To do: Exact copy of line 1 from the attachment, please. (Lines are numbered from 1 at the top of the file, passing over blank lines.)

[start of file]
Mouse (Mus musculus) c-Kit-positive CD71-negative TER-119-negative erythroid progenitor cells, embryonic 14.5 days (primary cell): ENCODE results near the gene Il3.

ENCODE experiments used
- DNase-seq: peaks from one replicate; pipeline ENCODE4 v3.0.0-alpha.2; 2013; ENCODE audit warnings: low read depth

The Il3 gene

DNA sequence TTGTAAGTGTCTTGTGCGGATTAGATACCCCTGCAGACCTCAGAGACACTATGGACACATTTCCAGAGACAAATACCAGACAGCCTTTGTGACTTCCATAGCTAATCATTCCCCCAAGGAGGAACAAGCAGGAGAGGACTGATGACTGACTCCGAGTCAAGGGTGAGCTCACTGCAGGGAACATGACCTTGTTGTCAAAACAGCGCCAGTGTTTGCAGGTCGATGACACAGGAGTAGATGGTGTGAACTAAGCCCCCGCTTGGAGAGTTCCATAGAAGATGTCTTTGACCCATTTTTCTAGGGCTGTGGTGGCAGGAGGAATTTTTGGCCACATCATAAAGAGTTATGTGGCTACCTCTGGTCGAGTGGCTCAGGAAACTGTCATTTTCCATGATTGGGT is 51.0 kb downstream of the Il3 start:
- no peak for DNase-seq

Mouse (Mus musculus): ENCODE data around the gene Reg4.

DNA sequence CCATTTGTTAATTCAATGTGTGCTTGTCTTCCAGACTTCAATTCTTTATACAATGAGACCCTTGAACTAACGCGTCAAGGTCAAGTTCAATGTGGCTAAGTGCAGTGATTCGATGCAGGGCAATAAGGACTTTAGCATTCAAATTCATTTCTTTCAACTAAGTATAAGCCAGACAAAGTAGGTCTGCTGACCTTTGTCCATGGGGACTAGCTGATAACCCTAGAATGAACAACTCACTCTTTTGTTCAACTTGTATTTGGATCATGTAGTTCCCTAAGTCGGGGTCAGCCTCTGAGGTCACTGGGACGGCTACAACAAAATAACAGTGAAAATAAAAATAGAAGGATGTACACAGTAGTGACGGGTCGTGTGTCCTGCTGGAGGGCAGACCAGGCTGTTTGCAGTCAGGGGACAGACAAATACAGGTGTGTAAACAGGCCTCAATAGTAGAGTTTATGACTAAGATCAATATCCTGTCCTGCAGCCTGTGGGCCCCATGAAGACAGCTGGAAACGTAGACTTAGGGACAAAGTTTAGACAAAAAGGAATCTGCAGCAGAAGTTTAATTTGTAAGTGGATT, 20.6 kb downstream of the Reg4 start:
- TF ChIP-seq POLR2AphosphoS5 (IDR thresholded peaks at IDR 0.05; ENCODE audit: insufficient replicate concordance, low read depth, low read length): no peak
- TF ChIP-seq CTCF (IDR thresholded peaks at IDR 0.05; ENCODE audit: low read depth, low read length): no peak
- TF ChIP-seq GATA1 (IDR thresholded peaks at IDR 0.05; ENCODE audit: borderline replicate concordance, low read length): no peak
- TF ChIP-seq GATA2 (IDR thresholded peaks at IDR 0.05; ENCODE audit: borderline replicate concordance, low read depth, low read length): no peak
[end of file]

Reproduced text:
Mouse (Mus musculus) c-Kit-positive CD71-negative TER-119-negative erythroid progenitor cells, embryonic 14.5 days (primary cell): ENCODE results near the gene Il3.